Mutter's Beethoven Concerto was recorded live at the final subscription concerts of Karl Masur's long tenure as the New York Philharmonic's music director, and the beautifully played orchestral part is a tribute to his leadership. Mutter plays with a silken tone and astonishing technical command of her instrument–absolute ease in the stratospheric tessitura of the solo part, and an amazing array of microdynamic adjustments that display the infinite variety of pianissimos at her command.
Beethoven’s Triple Concerto, completed about the same time as the Eroica Symphony, has suddenly become popular. One reason for its previous lack of popularity was the fact that three soloists cost three times as much as one normally expensive pianist, violinist or cellist. Another reason is that the work seeks to be a popular success, hence the Rondo alla Polacca with which it concludes. The piano part was intended for Beethoven’s patron and pupil, the Archduke Rudolph von Habsburg, and hence is less technically demanding than the composer’s usual pianistic writing, destined for himself. The standard CD (previously LP) of the work was a spectacular performance and recording made by EMI many years ago with David Oistrakh, Rostropovich and Richter with the Berlin Philharmonic under Karajan. It was opulently played with the BPO’s luscious sound, but has little to do with what Beethoven would have heard in 1804. Another choice was the version of Stern, Rose and Serkin (Sony), less lush and not so high-powered as Karajan’s.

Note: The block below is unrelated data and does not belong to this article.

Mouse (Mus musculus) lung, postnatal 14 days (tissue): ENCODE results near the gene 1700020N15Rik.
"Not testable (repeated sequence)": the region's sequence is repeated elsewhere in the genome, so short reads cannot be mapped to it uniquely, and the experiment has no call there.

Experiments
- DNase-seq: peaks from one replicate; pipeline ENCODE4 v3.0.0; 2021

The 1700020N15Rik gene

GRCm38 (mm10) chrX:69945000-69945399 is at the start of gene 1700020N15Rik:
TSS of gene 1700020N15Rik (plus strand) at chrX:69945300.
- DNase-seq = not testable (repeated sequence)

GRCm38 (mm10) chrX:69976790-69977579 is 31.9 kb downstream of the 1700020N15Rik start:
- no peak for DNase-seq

This was to be the end of the line for Italian word-setting by Viennese composers: once the confident sentiments that belonged to the poet Metastasio's opera seria felt the chill and threatening wind of Enlightenment and Revolution, their time was up. Even we, for the most part, prefer to remember the German-speaking Beethoven, Schubert and Haydn. So it is good to be reminded of their responses to the Italian muse (usually as part of their craft-learning student work) in this particularly well-cast recital. Central Europe, in the person of Andras Schiff meets Italy, in Cecilia Bartoli, to delightful, often revelatory effect.
Rudolf Serkin's 1964 recording of Beethoven's Piano Concerto in C minor is surely among the greatest recordings of the work ever made, and certainly his finest performance of the work. The energy and enthusiasm and even passion he brings to Concerto in C minor is overwhelming, and indeed, it overwhelms Bernstein and the New York Philharmonic, who accompany Serkin with the sort of commitment that only a conductor and orchestra give to soloists when they are deeply inspired. But while Serkin's 1962 recording of Beethoven's Piano Concerto in E flat major is also surely among the greatest recordings of the work ever made, it is not quite Serkin's finest recording of the work.